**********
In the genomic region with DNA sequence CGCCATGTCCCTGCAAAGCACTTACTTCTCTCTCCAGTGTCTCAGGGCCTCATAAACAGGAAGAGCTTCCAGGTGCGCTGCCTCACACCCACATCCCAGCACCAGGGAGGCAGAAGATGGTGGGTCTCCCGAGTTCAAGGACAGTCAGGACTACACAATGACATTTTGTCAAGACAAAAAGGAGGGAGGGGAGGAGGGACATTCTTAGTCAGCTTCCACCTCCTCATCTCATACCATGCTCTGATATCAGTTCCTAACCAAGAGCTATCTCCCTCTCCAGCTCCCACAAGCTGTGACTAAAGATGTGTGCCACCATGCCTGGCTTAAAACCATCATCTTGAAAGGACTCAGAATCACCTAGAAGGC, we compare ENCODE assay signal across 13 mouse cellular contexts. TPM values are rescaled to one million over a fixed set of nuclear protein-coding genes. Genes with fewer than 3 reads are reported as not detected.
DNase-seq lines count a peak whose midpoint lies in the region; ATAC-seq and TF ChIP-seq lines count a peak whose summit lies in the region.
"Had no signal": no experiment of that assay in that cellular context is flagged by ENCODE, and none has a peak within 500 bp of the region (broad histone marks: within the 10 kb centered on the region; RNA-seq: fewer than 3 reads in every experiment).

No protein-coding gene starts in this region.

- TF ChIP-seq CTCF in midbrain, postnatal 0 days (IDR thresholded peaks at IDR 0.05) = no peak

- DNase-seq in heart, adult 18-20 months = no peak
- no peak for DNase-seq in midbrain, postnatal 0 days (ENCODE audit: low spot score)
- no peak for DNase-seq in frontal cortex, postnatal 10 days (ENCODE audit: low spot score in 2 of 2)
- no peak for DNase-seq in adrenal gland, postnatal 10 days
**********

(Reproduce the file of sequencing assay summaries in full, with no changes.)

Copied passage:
In the genomic region with DNA sequence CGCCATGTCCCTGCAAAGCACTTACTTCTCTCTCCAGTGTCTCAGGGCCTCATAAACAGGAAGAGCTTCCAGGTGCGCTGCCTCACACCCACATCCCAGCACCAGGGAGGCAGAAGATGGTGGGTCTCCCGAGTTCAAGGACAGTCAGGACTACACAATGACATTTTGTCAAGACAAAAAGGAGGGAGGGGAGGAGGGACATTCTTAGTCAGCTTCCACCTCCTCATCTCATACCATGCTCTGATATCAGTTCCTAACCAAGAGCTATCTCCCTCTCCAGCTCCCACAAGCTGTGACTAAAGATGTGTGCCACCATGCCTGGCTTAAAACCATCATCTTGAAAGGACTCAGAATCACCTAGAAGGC, we compare ENCODE assay signal across 13 mouse cellular contexts. TPM values are rescaled to one million over a fixed set of nuclear protein-coding genes. Genes with fewer than 3 reads are reported as not detected.
DNase-seq lines count a peak whose midpoint lies in the region; ATAC-seq and TF ChIP-seq lines count a peak whose summit lies in the region.
"Had no signal": no experiment of that assay in that cellular context is flagged by ENCODE, and none has a peak within 500 bp of the region (broad histone marks: within the 10 kb centered on the region; RNA-seq: fewer than 3 reads in every experiment).

No protein-coding gene starts in this region.

- TF ChIP-seq CTCF in midbrain, postnatal 0 days (IDR thresholded peaks at IDR 0.05) = no peak

- DNase-seq in heart, adult 18-20 months = no peak
- no peak for DNase-seq in midbrain, postnatal 0 days (ENCODE audit: low spot score)
- no peak for DNase-seq in frontal cortex, postnatal 10 days (ENCODE audit: low spot score in 2 of 2)
- no peak for DNase-seq in adrenal gland, postnatal 10 days